hort.net Seasonal photo, (c) 2006 Christopher P. Lindsey, All Rights Reserved: do not copy
articles | gallery of plants | blog | tech blog | plant profiles | patents | mailing lists | top stories | links | shorturl service | tom clothier's archive0
Gallery of Plants
Tech Blog
Plant Profiles
Mailing Lists
    Search ALL lists
    Search help
    Subscription info
Top Stories
sHORTurl service
Tom Clothier's Archive
 Top Stories
Disease could hit Britain's trees hard

Ten of the best snowdrop cultivars

Plant protein database helps identify plant gene functions

Dendroclimatologists record history through trees

Potato beetle could be thwarted through gene manipulation

Hawaii expands coffee farm quarantine

Study explains flower petal loss

Unauthorized use of a plant doesn't invalidate it's patent

RSS story archive

Re: [CULT] Green (was Red)

Kent if you can provide some yearly rainfall data and elevation for your area we could give some advice as to what you would need to do to grow a particular plant. Iris are very tolerant and you live in an area that has potential to grow some very unusual things.

Kent Appleberry <appleb@cut.net> wrote:These are encouraging observations. I hope to try these drought 
tolerant iris, along with their more thirsty cousins, since even a TB 
bred and selected in rainy western Oregon can survive with little summer 
water if needed. I think! I'll know more about how much water they 
need here in a year or two.

Kent Appleberry

DFerguson@cabq.gov wrote:

>I was thinking along the lines of Arils for Utah as well.
>I think there are many species of Iris and related plants that would 
>thrive in much of Utah. Many would probably even grow well with no extra 
>care at all, in the native soils (at least once established). Of course 
>different parts of Utah are different, and that is somewhat of a 
>consideration, high mountain areas would likely do better best with things 
>that are thriving in places like New England. 
>But back to most of Utah. There are probably many Aril species, as well 
>as bulbous, Junos, and even some beardless that would thrive. There has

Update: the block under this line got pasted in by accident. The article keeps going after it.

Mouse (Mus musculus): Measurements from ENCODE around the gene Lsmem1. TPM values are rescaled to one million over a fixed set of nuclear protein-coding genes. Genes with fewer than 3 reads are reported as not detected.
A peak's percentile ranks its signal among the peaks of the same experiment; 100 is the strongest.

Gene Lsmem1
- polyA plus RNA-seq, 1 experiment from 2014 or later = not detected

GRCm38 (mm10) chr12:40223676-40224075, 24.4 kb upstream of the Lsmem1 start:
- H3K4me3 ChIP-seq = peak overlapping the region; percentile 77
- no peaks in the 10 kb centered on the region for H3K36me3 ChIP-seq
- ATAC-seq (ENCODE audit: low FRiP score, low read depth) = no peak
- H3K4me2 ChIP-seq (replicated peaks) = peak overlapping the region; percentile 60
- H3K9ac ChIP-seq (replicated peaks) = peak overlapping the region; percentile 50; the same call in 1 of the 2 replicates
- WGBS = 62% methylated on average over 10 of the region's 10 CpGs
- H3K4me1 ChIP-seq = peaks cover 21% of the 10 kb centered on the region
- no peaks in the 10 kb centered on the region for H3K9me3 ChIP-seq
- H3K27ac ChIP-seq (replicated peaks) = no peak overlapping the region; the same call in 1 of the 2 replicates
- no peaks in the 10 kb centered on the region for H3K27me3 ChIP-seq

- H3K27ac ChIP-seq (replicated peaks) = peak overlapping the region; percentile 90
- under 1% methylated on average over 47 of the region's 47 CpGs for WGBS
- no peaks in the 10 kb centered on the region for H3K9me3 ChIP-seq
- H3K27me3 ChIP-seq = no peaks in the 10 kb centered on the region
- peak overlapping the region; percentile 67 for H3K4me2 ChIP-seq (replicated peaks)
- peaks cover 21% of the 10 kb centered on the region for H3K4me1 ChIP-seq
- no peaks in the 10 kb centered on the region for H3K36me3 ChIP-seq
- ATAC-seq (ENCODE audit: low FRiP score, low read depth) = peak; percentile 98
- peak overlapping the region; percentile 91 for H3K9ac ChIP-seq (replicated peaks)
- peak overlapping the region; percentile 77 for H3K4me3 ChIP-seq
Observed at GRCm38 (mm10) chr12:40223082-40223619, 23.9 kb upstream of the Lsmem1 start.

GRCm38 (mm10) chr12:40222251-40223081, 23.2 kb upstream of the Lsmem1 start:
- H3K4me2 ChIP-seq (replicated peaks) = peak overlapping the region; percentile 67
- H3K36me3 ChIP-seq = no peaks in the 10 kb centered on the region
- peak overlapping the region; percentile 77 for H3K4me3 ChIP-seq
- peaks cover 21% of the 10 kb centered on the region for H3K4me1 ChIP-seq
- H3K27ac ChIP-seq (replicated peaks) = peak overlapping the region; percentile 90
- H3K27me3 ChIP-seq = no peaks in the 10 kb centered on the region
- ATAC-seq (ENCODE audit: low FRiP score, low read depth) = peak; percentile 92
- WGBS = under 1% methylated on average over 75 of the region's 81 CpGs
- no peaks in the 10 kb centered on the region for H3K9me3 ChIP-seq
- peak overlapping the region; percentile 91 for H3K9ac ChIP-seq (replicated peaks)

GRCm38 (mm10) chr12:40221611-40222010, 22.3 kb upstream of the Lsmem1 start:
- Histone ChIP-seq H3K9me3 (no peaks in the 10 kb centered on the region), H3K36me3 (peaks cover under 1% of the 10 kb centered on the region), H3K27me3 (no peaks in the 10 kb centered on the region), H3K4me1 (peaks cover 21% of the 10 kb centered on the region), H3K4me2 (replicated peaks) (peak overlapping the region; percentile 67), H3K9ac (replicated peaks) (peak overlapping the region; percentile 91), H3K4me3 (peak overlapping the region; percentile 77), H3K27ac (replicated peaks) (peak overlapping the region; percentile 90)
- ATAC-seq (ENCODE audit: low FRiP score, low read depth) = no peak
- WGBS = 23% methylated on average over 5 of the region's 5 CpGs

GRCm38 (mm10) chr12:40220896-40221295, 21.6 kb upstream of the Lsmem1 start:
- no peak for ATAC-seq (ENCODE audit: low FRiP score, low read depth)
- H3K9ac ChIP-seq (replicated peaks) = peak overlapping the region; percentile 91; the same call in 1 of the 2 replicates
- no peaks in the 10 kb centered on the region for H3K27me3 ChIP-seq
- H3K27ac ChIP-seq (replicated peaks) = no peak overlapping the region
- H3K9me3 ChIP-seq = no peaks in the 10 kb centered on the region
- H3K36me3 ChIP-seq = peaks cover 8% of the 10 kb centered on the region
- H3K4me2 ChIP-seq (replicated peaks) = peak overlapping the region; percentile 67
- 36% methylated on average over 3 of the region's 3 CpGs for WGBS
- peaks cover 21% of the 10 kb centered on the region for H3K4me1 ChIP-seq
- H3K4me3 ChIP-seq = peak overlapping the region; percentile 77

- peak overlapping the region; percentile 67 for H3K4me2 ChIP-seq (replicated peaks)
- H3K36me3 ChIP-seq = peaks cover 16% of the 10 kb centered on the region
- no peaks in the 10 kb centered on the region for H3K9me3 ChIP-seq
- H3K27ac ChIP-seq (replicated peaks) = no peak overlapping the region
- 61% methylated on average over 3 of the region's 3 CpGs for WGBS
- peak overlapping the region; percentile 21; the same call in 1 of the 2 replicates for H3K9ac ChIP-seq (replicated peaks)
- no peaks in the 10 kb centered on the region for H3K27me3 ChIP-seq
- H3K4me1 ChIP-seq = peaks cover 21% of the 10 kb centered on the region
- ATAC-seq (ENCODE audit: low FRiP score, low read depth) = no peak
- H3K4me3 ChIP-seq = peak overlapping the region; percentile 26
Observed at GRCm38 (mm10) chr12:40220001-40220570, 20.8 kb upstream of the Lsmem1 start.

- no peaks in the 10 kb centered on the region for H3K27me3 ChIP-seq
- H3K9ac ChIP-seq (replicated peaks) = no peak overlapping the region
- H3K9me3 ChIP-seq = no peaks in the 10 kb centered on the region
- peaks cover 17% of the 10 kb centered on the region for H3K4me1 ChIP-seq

>been good luck in places in Colorado, and I've heard (was it through this 
>group) of somebody planting Arils in strips between sidewalks and streets 
>where they weren't getting any care at all, and they were thriving (I 
>think it was in Pueblo). Other people plant them in rockeries with cacti, 
>and they do well.
>Many of the really popular groups of Iris are from climates with cooler, 
>moister, and often more acid conditions, and many breeders work under 
>similar conditions, so many cultivars and species do not like much of Utah 
>(or surrounding states) without a lot of help. However, there are also 
>bearded, spuria, and probably other groups with species and cultivars that 
>manage to survive without any help at all (once established) in climates 
>like Utah. Some that come to mind are I. pallida (several cultivars), I. 
>x germanica (several cultivars), several old tall bearded types (Indian 
>Chief is always number one on the list, but there are lots of others), and 
>I. orientalis (or whatever the proper name is now - this one will reseed 
>on its own). I occasionally see a bright yellow spuria which has survived 
>for decades in some places too, but I never sat down and figured out for 
>certain which species or cultivar it is. For breeding for climates like 
>Utah, Idaho, Colorado, New Mexico, northern Arizona, etc., it seems there 
>is lots of material to work with, and lots of potential for new lines of 
>cultivars that are more adapted to such climates (even with little or no 
>extra care).

To sign-off this list, send email to majordomo@hort.net with the

To sign-off this list, send email to majordomo@hort.net with the

Other Mailing lists | Author Index | Date Index | Subject Index | Thread Index

 © 1995-2015 Mallorn Computing, Inc.All Rights Reserved.
Our Privacy Statement